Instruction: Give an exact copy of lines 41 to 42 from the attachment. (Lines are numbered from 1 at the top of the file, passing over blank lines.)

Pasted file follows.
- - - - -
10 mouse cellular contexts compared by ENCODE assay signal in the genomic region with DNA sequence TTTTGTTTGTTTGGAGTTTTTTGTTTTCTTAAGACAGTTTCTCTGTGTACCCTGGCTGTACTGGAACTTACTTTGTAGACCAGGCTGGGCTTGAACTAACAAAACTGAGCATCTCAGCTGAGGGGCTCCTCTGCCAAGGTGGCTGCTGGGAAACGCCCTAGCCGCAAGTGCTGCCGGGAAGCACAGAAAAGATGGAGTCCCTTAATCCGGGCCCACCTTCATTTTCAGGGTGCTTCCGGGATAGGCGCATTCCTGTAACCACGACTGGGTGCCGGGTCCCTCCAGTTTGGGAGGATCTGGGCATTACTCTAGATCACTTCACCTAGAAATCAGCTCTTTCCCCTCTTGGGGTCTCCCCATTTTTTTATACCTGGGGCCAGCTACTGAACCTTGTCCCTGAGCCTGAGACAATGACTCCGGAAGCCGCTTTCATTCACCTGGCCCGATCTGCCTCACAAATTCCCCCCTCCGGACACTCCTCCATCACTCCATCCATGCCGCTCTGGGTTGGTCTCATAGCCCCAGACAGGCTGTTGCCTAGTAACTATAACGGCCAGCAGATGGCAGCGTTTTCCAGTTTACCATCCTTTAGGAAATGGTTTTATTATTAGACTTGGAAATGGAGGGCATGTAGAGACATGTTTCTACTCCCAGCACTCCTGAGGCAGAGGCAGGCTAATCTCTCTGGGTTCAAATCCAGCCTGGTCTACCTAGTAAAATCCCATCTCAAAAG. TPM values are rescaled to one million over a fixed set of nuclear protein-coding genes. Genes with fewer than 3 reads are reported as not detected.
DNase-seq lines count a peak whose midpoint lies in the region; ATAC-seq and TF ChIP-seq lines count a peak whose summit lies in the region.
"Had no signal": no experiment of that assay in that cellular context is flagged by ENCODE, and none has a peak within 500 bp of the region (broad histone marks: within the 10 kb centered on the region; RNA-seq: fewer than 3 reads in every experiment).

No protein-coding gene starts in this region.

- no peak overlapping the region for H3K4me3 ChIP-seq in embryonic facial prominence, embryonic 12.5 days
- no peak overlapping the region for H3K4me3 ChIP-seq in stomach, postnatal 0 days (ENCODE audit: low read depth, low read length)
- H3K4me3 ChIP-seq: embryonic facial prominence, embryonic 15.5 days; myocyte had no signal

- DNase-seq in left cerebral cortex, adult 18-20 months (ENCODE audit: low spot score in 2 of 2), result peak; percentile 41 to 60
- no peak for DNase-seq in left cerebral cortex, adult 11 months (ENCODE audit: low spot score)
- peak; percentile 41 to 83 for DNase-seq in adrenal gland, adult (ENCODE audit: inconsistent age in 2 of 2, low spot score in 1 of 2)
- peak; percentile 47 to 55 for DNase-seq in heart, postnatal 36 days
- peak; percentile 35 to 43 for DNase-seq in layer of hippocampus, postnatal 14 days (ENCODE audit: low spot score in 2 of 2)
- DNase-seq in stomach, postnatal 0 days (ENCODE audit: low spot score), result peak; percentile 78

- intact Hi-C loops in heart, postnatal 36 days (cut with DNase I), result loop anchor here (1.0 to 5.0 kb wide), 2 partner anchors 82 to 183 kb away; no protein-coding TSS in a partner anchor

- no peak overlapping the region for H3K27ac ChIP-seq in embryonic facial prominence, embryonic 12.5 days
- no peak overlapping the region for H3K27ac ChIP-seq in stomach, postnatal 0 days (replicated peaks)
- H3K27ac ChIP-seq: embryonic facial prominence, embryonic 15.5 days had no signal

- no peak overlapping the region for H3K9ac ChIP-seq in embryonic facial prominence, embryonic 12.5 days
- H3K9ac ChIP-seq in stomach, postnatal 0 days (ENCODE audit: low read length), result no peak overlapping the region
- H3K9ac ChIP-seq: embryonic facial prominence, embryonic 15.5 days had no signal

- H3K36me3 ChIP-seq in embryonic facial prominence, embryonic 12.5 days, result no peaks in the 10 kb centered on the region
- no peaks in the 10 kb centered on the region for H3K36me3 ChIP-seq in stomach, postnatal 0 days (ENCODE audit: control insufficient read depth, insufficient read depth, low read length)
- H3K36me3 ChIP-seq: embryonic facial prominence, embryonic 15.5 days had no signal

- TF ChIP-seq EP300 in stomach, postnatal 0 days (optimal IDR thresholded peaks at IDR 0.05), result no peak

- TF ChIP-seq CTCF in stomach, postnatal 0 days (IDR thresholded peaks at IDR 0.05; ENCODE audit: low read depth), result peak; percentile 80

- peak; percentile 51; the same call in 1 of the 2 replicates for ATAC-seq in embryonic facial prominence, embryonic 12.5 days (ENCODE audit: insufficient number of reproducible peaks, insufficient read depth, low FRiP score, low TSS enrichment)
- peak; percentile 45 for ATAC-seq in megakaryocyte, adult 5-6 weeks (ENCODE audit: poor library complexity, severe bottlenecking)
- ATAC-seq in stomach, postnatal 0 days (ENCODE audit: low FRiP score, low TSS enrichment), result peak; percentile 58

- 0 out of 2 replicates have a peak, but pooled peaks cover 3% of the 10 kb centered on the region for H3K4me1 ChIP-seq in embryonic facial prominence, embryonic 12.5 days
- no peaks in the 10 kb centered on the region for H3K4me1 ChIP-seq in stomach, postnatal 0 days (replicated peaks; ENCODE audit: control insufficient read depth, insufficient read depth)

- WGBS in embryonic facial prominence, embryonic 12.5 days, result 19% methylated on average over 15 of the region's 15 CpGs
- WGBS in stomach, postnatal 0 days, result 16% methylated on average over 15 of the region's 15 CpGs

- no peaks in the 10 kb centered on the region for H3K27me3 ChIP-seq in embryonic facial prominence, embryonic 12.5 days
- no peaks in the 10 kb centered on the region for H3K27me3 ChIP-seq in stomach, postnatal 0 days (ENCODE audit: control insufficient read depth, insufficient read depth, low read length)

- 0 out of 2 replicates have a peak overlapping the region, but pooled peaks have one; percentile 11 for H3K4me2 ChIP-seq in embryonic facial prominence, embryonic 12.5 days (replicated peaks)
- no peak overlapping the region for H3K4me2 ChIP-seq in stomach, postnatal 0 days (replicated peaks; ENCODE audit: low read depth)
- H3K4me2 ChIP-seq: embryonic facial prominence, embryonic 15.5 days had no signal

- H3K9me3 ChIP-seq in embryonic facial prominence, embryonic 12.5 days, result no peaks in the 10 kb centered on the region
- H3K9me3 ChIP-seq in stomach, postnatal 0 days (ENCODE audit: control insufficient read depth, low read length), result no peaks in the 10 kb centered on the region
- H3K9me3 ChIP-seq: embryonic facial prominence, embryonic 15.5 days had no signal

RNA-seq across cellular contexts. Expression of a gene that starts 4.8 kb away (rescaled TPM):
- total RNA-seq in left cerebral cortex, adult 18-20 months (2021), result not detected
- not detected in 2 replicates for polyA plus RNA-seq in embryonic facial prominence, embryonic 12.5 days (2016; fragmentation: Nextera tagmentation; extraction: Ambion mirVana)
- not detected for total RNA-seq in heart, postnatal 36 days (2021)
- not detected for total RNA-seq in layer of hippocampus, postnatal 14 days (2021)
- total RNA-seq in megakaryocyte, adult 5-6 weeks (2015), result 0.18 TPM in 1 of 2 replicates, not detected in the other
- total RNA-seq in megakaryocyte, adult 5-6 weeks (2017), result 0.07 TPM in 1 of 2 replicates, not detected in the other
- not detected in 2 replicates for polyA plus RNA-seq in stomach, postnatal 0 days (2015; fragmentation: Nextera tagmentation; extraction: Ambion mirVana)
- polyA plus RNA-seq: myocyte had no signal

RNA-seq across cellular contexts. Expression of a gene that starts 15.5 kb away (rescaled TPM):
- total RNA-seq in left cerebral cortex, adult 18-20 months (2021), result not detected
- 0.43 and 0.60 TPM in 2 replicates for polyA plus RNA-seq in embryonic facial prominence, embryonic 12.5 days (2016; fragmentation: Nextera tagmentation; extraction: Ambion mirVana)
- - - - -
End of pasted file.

RNA-seq across cellular contexts. Expression of a gene that starts 4.8 kb away (rescaled TPM):
- total RNA-seq in left cerebral cortex, adult 18-20 months (2021), result not detected